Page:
In 2019, Nasim Irsan pled guilty to murder to avoid a capital murder conviction.

Nasim’s father, Ali, was a dominating figure in his life. He had no choice but to do as he was told. He, along with his siblings, faced severe punishment if they ever defied their father. 

His father did not allow him or his siblings to be friends with anyone who was not a Muslim. His elder sister, Nesreen, fell in love with a Christian man, Coty, in college. 

When her father found out about her relationship, she somehow managed to escape her house. She then converted to Christianity and married Coty.

Ali believed that her actions had caused him to lose his honor. Ali blamed Nesreen’s friend, Gelareh, for her disobedience. Ali stalked her and then shot her dead. He did the same to Coty.

The police could not find Gelareh’s killer for months. When Coty was killed and Nesreen accused her father, the FBI got involved.

Ali was arrested soon after. When the FBI intercepted a call between a guilty Nasim and his father, they charged him as well. They found new evidence linking him to Gelareh’s murder, including the testimony of his own mother and cousin.

Ali was sentenced to death, while Nasim, who still claims his innocence, was sentenced to 40 years in prison.

The Bogeyman (Episode 5):

Gary Black lost his family at the age of five. He was adopted by another family, but he left home at an early age and became a procurer.

When he was 45 in 1998, he stabbed Jason Johnson to death, claiming that he tried to assault one of his prostitutes, Tammy, at a convenience store.

However, when the police checked the cameras, they found that no such incident had occurred. Gary had chased Jason and murdered him without any provocation. 

Judging by the racist tattoos on his body and his own admission to being a racist as he was brought up around the Klan, they believed it to be a racially motivated crime.

It was revealed that he had a history of violent crimes. He had shot a man, Jackie Clark, after which he was sentenced to 25 years in prison and was out on parole after serving 12 years when he killed Jason. This was just one of the several other crimes he had committed.

Gary was kept in an isolated cell for almost two years, even though he is an old man in a wheelchair, as he is still extremely violent and manipulative, often causing trouble for the officers in charge and any man of color.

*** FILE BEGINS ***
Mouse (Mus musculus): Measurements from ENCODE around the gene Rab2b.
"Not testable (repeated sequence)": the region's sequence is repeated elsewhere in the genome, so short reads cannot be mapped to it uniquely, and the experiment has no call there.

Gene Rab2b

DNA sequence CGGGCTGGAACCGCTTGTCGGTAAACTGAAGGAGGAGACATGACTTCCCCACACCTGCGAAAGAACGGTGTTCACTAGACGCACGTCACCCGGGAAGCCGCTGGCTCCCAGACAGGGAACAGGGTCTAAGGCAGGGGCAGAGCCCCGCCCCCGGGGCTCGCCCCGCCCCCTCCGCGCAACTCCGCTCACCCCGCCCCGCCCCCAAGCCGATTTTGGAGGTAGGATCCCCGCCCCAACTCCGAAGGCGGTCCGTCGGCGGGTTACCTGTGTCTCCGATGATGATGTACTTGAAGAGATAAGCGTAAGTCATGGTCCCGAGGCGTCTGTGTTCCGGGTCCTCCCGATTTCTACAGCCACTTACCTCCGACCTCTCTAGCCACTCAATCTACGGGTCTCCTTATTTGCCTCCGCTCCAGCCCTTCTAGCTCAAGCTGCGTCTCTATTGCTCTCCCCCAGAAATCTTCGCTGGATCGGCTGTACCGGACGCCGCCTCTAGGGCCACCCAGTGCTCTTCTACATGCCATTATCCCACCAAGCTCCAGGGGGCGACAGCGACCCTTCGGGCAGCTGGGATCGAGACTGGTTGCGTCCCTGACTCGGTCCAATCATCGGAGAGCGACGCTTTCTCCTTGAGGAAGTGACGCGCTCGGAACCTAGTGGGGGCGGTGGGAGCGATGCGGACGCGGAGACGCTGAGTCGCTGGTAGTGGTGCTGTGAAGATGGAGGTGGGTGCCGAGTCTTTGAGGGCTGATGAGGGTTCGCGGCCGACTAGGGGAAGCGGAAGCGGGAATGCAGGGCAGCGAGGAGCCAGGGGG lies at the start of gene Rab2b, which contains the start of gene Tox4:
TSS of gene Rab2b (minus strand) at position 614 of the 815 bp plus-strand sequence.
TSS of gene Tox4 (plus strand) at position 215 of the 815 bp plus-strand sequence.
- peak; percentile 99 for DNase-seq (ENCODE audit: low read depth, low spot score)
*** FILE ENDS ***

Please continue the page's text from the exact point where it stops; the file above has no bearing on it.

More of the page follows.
Gary was sentenced to death, but he agreed to plead guilty. His sentence was changed to life without the possibility of parole.

Friendly Fire (Episode 6):

In 2018, Thomas “TJ” Schifferns shot and killed his best friend, Jimmy McGregor.

TJ had been involved in petty crimes since he was young. He spent 10 years in and out of prison, after which he struggled to find a job in his small town, Red Lodge.

He and his wife, Shilo, decided to invite Jimmy, an old man who lived in a shack alone, to live with them in their house. Jimmy and TJ were best friends; they often went fishing and hunting together.

On one such trip, TJ was playing around with the gun and accidentally shot Jimmy, who died on the spot.

However, no one could believe his story for a number of reasons. For starters, TJ did not inform the police about the accident. 

Instead, he hid Jimmy’s body in a place where no one would find it. He even denied having a hand in Jimmy’s death when he was initially questioned by the police.

In a small town where everyone knows everyone, people knew when Jimmy had filed for social security and when he was going to receive the money. It was around this time that TJ befriended Jimmy.

Jimmy’s friend, John Price, believed it was a relationship of convenience and that TJ was taking advantage of Jimmy.

Jimmy kept $8,000 in a safe at TJ’s house. The safe was found broken and empty after Jimmy’s death. Furthermore, the police found $1,500 among TJ’s belongings at a friend’s house.

TJ claimed that he had borrowed that money from his employer, who denied ever lending that sum to TJ. His claim of firing the gun accidentally was also proven wrong. The sheriff, with the use of the murder weapon, demonstrated that it’s impossible to fire that gun accidentally.

A signed witness statement from TJ’s friend, Kristen, revealed that he had confessed to killing Jimmy because he thought Jimmy was homeless and disrespectful. It also revealed that Jimmy had begged for his life, but TJ deliberately shot him and hid his body.

He pleaded guilty to avoid a death sentence and receive a minimum term of 30 years in prison. TJ still maintains that Jimmy’s death was an accident.